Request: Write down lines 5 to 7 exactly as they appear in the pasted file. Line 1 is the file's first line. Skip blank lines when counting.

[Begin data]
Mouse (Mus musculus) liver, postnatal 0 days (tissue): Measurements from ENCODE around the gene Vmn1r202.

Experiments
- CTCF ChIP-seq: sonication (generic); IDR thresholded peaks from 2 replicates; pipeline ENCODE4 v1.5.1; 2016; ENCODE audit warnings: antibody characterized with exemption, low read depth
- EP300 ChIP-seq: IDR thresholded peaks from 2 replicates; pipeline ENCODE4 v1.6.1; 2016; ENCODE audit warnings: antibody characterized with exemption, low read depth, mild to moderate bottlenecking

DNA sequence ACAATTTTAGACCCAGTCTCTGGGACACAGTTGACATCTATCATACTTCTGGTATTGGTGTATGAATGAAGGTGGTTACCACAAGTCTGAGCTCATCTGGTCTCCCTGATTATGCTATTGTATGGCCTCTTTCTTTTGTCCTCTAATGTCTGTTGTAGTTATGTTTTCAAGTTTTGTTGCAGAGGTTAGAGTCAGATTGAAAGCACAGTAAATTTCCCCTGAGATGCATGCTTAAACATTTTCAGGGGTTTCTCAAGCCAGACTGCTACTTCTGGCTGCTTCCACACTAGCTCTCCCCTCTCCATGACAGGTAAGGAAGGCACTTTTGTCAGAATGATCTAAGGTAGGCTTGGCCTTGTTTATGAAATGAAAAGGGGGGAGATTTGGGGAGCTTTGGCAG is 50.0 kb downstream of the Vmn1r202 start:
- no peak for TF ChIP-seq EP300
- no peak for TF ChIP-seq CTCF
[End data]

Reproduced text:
DNA sequence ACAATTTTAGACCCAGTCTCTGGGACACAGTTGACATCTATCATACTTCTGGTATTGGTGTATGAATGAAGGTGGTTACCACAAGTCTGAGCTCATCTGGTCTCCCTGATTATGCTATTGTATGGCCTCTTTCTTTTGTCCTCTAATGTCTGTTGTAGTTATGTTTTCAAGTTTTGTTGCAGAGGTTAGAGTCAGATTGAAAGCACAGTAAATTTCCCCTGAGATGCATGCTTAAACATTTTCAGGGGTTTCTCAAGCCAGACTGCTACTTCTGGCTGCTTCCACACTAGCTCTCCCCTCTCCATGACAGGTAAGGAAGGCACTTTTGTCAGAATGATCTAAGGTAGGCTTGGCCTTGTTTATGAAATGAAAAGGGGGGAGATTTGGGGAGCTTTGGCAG is 50.0 kb downstream of the Vmn1r202 start:
- no peak for TF ChIP-seq EP300
- no peak for TF ChIP-seq CTCF